That will be all for now. I've got more...oh SO much more.

12 November 2012

My Name is Memory by Ann Brashares



     There are a few things you need to know regarding this book. Reincarnation is real, but there are some unlucky beings in the world who remember their past lives. There is one unlucky being who has fallen in love and lives each life looking for his love and losing her over and over and over. The plot is complicated even more by the fact that the first time he ran into the love of his life, *SPOILER* he actually killed her. So, he begins by seeking redemption for himself and ends up falling for her. The plot is even further complicated by the fact that there is an antagonist who follows them from life to life guided by a mysterious person who also has the memory.
     Ok, let’s not discuss reincarnation or anything like that. I make no secret of my faith and I believe when people die they go to one of two places: Heaven or Hell. There isn’t an in between state, and I see no reason to believe in a do-over.
     Now, on to the book itself. First of all, don’t read it. Honestly, I read it because I needed something fluffy. I really want to meet my goal of reading 200 books in 2012, and I’m behind. As in, I’m so behind I potentially need to read a book a day. I needed some serious fluff (hah…serious fluff). Also, as December looms closer with the promise of a trip to see Boyfriend, my mind is having a very tough time concentrating. It’s all I can do to keep up my schedule of ten pages a day of John Owen’s The Death of Death in the Death of Christ. So I thought to myself, who better to provide this fluff than Ann Brashares, author of the popular Sisterhood of the Traveling Pants series? I couldn’t think of a better candidate either. This book is a little different from the Traveling Pants series in that it’s decidedly darker and there are a lot more of “those scenes” in it. I mean, a LOT! So, yes, if you read it, you can’t blame me.
     Now, I admit, the plot is interesting to me. Time travel (let’s call it that since reincarnation just has way too much baggage) kind of interests me. Mainly because I haven’t seen it done plausibly yet. There is so much potential for an interesting tale, but so much potential for failure. In my mind, Brashares did a decent job. She might have nailed it if the book was about two hundred pages shorter. Now, this is partially because she cheated and didn’t really use actual time travel, but still. I think if you can swallow the reincarnation theme, it’s a fairly interesting beginning to a story. Beginning you say? I'll get to that.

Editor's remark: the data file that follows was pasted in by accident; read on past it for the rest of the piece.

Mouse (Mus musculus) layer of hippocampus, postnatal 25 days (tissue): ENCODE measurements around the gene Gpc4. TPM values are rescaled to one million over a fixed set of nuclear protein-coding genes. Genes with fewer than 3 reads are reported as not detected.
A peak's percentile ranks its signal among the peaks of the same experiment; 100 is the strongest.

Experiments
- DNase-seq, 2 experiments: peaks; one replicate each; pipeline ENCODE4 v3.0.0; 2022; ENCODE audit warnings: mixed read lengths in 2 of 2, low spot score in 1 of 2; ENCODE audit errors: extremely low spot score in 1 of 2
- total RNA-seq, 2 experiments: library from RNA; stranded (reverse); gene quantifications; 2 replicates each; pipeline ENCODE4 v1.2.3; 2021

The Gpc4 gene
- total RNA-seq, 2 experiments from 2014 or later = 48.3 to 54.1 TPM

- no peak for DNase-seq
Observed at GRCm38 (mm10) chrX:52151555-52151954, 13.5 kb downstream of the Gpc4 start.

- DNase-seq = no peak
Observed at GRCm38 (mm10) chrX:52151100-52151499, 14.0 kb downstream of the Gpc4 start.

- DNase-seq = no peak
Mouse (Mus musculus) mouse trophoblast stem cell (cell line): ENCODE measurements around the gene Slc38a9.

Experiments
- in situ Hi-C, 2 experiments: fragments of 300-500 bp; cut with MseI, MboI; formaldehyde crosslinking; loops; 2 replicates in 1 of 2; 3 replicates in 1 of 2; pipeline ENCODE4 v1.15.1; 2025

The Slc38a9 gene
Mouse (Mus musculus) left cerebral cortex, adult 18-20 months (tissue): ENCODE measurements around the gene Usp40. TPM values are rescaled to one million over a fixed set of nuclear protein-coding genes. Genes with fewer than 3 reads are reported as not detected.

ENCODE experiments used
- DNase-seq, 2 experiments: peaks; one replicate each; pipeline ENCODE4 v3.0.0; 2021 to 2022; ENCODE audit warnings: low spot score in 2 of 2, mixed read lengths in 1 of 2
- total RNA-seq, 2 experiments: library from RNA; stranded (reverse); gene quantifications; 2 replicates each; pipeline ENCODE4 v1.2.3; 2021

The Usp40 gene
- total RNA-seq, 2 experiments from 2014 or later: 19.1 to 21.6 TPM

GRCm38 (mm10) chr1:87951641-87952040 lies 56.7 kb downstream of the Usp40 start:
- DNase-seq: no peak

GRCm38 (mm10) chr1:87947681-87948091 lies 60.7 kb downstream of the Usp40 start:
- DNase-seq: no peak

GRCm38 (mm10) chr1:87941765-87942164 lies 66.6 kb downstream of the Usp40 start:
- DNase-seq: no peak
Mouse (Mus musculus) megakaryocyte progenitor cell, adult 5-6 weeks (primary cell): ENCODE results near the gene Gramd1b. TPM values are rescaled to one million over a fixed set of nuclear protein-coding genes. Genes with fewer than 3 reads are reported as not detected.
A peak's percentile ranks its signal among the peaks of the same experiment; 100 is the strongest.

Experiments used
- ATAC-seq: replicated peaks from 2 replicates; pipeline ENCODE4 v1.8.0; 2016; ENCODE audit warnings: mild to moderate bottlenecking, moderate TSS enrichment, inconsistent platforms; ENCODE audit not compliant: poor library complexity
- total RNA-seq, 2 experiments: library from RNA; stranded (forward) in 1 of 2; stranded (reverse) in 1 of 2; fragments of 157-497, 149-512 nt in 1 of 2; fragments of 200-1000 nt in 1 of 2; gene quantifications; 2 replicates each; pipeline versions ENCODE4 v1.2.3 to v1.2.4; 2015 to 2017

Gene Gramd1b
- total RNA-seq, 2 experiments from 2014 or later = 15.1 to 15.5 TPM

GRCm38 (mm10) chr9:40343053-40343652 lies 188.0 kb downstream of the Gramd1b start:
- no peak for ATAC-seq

What interested me the most was not the romance. (I know, surprise surprise) Rather it was this thought: What if you remembered everything you’ve ever done, not just in this life but in many lives. Now, personally I just need to look back on a few things I’ve done in my one life and experience a crushing amount of guilt. But what if you had to keep living lives until you could right a really big bad wrong you have done? Well, the obvious answer to a believer is that you can’t. You don’t get do-overs and even if you did you would still screw up. Just thinking about this made me very grateful for Jesus Christ who not only died for all the sins I’ve committed, but lived a perfect life for me.
     The book did have a lot of interesting side thoughts. The protagonist has been around since the early 500s and has seen certain ideas and technologies and inventions come into vogue and pass out again, supporting the biblical idea that "What has been will be again, what has been done will be done again there is nothing new under the sun." (Ecclesiastes 1:9) So, things like that did give me a little thinking to do, and I like books that give me little ideas like that to ponder.
     It wasn’t until the very unsatisfactory end that I googled and learned that this was supposed to be the first book in a planned trilogy. Ms. Brashares never started the second and third book because this book just didn’t sell. I can see why. Though there were interesting tidbits to think about the book itself was entirely too long. There were so many parts I would have chosen to cut (particularly the sex…can I say this enough? There are a bunch of readers who DO. NOT. WANT. to read that!) and so much confusion. Also, readers of Ms. Brashares former Traveling Pants series would probably pick this up thinking it was going to be another heartwarming coming of age teen drama and find something entirely darker and heavier. I imagine the reception wasn’t overwhelming. It is a problem when you write for one specific audience and then want to branch out.
     So, mainly because of the inappropriate scenes, but also because it’s a part of a trilogy that may never come into being, I don’t think you should read it. But if you are a believer you should thank God for your one life to live and Jesus Christ who has already interceded for the wrongs you’ve committed.